In addition to his University and Calyxt salaries (1), Voytas receives stock options from Calyxt. At the time of his last regulatory filing in early 2019, he owned almost 100,000 shares in Calyxt and held options for over 200,000 more. At the time they were worth nearly US $5m, though the company’s stock has since fallen. More stock options will vest with Voytas in the future.
In April 2020, the University and Calyxt announced a new licensing deal, the financial terms of which were not described. The license is for a technology, developed by the Voytas lab, that is described as “plant gene editing through de novo induction of meristems”, another name for Fast-TrACC.
The manuscript of the article describing the technique was submitted in December 2019, the same month when the Minnesota IBC says it discovered the unauthorized research (Maher et al., 2020). The manuscript describes use of genetically engineered cells to cause the growth of plant meristems (shoots and root branches) that are also genetically engineered. Material from the meristem growth can then be used to generate plants that are wholly transformed. It describes experiments as using an agrobacterium vector with Arabidopsis, potato, and grapevine, all of which are mentioned in the University’s report of unapproved and unsupervised research.
The initial commercial application of the technique appears to be in scaling up production of gene edited varieties of crops that are clonally propagated, hence the selection of potato and grapevine as examples. A great many other crops are also clonally propagated, including many fruit and nut trees, berries, onions, garlic, taro, agave, dates, pineapple, hops, yams, cassava, bananas, olives, sugarcane, gingers, and more.
The manuscript notes that three of the authors, including Voytas, have filed for patents on the technology.
It thus appears that the unapproved and unsupervised research at the Voytas lab included the creation of the technology Minnesota has licensed, and perhaps other gene editing projects that have yet to come to public light but which may also be related to the commercial enterprises of Calyxt.
Rot and Responsibility
What went wrong at the Voytas lab? Does the University or the federal government care? Until the University comes forward with additional information, it is hard to precisely know. One thing that does seem clear is that there were no serious consequences for the violations, a fact that will encourage more rogue gene editing at US universities.
Was Voytas’ operation too important to be properly inspected by biosafety staff, who might fear the wrath of the prominent professor, or perhaps also the wrath of the University’s technology transfer office and its profit-driven mission? Was there active concealment of research from safety oversight? That would be grounds for major enforcement action. Or maybe the University of Minnesota’s biosafety oversight program is, like its national counterpart, weak and ineffective?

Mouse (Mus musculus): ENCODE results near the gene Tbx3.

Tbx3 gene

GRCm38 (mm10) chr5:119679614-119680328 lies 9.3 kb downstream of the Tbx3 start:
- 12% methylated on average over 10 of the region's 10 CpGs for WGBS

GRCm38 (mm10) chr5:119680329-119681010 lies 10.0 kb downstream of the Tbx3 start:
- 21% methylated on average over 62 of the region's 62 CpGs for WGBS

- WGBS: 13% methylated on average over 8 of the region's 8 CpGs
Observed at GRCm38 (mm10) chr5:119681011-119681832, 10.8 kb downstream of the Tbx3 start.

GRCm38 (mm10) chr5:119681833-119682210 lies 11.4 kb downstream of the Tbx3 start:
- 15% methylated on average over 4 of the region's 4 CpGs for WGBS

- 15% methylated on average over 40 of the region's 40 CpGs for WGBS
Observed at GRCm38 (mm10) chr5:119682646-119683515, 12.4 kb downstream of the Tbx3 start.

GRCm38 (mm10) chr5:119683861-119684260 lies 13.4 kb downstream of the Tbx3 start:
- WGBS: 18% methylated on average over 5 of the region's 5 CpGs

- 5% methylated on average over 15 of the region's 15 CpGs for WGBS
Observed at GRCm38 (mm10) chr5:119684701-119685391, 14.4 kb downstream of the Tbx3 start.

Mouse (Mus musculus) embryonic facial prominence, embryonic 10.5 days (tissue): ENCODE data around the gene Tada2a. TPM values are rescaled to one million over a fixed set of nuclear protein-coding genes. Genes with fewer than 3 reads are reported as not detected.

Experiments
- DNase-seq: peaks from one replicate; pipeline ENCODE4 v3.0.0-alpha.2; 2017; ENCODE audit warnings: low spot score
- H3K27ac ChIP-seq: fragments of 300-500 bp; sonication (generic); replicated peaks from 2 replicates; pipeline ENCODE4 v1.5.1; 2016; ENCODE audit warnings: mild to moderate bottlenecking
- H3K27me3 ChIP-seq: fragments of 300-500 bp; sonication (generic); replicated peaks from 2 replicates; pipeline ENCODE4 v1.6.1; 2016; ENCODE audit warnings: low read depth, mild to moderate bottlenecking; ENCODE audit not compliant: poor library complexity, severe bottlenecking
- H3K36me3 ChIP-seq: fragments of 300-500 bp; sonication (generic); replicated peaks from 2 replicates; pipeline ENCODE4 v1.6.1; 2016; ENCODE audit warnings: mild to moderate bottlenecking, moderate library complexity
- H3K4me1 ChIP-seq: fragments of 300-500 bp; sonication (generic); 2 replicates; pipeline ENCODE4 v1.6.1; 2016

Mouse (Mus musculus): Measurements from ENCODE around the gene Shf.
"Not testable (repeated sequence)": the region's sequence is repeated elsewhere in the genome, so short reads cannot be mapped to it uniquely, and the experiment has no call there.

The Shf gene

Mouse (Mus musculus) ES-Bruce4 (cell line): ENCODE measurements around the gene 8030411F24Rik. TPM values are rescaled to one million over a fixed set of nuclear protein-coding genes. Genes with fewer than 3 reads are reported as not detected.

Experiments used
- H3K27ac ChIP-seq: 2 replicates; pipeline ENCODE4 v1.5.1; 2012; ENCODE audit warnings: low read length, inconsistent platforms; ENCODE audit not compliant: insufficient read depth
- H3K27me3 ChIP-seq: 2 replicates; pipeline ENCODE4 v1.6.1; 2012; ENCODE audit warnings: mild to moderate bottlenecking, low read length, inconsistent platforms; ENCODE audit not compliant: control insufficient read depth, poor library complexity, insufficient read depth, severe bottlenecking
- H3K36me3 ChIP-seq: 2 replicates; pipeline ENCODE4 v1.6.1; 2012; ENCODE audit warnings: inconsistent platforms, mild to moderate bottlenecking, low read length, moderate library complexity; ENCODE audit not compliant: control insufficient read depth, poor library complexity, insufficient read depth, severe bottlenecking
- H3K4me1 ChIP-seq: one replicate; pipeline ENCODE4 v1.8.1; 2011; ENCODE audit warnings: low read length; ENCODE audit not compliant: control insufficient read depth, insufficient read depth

The lack of detail in Minnesota’s report to NIH suggests that Voytas’, and the University’s, financial interests may be at the heart of the incident. Why is the relevant detail unreported? How can NIH close the file – in under 24 hours – on a serious violation that isn’t even properly documented? Secrecy related to patents and profits appears to be at work, and to be working against safety.
Yet the report also claims that Voytas and his staff were fully up to date on biosafety training – except that they ignored the elementary and obligatory step of submitting a proposal for their activities, obtaining approval and having the experiments inspected. Why did they fail to submit to safety oversight despite this training?
So what happened when the unapproved work was discovered? Although the Voytas lab’s biosafety violations were lengthy and large, according to the information obtained to date, the only action taken was to stop the research for a few weeks, until the IBC could approve it, and a recommendation being made that Voytas lab members be “re-trained”.
It does not appear that there were any significant consequences for Voytas, nor did the lack of adherence to biosafety rules result in any federal sanction of the University. To the contrary, NIH immediately closed the case and, in April 2020, Calytx enthusiastically announced the deal it cut with the University to license the arguably illicitly-developed technology.
The message that the federal government and University of Minnesota are sending to researchers is that violating biosafety rules is a trivial matter that will not result in significant consequences. Even for violations of very basic requirements that go on for years on end. Indeed, if violation has no consequences, for researchers like Voytas who are seeking patents and are deeply involved in profitable self-dealings, the lack of consequences of ignoring biosafety rules only encourages further violations, as the secrecy granted by working outside of biosafety oversight may aid in hiding from competitors and generating profits.
(1) Voytas earns US $198,000 a year as a professor plus, presumably, royalty income in conjunction the licenses that the University sells to Calyxt and others for technologies from his lab. His salary as CSO of Calyxt is unknown.
Maher MF et al 2020. Plant gene editing through de novo induction of meristems. Nat Biotechnol. 2020 Jan; 38(1): 84–89.
This article was originally published by the Third World Network.
Sourced from IndependentScienceNews.org